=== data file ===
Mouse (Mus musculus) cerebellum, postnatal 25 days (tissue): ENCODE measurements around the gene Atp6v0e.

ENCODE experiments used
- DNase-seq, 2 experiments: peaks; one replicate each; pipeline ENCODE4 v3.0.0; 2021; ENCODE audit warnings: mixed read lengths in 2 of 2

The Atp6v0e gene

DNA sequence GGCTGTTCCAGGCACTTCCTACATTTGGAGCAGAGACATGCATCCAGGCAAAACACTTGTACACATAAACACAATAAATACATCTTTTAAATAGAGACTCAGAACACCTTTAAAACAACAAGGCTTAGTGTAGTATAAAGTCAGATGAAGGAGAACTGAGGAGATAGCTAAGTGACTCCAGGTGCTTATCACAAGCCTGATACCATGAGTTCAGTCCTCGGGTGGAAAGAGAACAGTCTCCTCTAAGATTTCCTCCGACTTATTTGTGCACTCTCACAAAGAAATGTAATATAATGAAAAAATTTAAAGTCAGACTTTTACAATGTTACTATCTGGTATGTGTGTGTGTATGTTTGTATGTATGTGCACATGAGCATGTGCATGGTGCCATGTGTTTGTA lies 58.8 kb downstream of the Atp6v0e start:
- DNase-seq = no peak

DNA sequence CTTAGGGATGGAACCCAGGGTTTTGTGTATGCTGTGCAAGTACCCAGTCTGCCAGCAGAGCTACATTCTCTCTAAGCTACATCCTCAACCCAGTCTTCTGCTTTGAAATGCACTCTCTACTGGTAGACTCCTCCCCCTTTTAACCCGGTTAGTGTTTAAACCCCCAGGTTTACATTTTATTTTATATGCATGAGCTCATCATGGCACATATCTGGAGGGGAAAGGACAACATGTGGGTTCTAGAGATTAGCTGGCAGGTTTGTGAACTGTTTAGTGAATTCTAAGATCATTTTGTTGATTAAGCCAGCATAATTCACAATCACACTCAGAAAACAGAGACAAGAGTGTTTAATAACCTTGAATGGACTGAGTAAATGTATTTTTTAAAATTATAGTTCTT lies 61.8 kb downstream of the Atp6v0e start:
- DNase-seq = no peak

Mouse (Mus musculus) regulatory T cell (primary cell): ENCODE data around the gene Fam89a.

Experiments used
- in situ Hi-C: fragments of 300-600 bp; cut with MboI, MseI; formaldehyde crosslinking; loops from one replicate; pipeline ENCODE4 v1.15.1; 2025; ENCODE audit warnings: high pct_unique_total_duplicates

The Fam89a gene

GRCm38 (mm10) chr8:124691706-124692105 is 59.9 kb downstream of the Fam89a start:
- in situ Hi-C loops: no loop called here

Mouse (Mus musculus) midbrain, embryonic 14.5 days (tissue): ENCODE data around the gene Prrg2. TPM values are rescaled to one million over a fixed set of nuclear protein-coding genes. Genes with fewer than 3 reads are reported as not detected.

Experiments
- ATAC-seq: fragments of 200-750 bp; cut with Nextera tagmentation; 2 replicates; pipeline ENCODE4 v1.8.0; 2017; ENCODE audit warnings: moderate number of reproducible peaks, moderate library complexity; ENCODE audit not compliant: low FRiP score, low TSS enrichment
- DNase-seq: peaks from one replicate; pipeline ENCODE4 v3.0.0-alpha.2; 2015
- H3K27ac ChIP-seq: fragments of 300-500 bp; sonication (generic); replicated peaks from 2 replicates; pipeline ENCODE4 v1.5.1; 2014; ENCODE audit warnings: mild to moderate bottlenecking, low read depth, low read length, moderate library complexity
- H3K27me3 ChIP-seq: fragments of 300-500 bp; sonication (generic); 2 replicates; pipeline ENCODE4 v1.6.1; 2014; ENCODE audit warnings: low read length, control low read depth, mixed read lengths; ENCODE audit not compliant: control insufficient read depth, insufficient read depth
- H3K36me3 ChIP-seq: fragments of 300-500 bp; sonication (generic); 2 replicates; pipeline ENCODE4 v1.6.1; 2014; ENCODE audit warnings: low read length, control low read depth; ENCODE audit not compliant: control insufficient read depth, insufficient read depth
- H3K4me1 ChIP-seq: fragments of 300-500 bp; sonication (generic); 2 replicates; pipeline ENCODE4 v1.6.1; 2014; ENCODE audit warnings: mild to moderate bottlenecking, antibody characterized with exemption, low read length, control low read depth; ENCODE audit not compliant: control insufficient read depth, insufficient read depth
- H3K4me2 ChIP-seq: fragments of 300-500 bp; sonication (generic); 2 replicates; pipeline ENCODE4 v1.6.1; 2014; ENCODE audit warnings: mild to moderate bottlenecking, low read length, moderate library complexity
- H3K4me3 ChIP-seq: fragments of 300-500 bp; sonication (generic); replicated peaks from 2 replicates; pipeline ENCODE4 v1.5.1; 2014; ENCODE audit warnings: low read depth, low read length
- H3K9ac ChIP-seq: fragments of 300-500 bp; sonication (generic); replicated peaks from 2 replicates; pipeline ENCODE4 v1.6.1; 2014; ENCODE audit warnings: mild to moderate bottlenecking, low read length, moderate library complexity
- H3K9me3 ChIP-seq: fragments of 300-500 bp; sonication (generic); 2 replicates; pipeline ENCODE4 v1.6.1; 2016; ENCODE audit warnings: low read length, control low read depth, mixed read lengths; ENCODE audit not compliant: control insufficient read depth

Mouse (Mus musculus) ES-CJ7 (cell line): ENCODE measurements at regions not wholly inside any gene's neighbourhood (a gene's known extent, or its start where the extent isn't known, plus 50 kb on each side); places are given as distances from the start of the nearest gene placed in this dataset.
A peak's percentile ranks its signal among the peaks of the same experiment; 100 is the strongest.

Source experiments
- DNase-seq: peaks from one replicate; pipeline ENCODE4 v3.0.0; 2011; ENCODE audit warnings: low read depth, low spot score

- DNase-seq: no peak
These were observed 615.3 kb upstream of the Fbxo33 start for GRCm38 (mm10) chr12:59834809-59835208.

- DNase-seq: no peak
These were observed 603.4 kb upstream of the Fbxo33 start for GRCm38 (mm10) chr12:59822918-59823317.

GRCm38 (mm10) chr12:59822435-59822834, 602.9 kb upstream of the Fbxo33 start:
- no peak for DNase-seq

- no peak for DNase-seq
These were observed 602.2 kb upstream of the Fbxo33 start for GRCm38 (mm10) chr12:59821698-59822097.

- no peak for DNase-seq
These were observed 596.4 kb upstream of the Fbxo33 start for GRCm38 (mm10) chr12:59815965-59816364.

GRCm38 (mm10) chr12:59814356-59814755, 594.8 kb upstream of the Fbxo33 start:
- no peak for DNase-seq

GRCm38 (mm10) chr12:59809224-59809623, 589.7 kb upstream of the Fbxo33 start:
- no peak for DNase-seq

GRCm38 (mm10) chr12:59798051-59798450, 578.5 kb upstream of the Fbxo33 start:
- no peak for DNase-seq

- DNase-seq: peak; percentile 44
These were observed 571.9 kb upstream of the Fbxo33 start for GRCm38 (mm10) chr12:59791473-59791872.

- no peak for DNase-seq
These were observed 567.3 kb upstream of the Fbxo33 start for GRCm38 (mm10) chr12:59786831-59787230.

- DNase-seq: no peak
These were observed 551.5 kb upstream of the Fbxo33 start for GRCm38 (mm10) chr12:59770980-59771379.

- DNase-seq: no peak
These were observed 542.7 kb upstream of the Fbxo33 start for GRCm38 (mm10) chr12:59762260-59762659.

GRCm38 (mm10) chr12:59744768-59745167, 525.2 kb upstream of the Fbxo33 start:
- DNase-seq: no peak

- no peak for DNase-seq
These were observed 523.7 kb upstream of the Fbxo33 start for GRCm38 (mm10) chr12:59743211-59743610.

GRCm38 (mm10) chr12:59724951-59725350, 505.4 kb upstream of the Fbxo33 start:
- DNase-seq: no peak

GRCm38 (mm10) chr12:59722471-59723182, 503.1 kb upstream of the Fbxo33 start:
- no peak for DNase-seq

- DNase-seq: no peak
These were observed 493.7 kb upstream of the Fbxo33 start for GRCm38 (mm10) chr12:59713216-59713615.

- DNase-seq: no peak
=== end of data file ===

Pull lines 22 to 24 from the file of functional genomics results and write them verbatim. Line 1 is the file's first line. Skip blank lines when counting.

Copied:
- H3K4me1 ChIP-seq: fragments of 300-500 bp; sonication (generic); 2 replicates; pipeline ENCODE4 v1.6.1; 2014; ENCODE audit warnings: mild to moderate bottlenecking, antibody characterized with exemption, low read length, control low read depth; ENCODE audit not compliant: control insufficient read depth, insufficient read depth
- H3K4me2 ChIP-seq: fragments of 300-500 bp; sonication (generic); 2 replicates; pipeline ENCODE4 v1.6.1; 2014; ENCODE audit warnings: mild to moderate bottlenecking, low read length, moderate library complexity
- H3K4me3 ChIP-seq: fragments of 300-500 bp; sonication (generic); replicated peaks from 2 replicates; pipeline ENCODE4 v1.5.1; 2014; ENCODE audit warnings: low read depth, low read length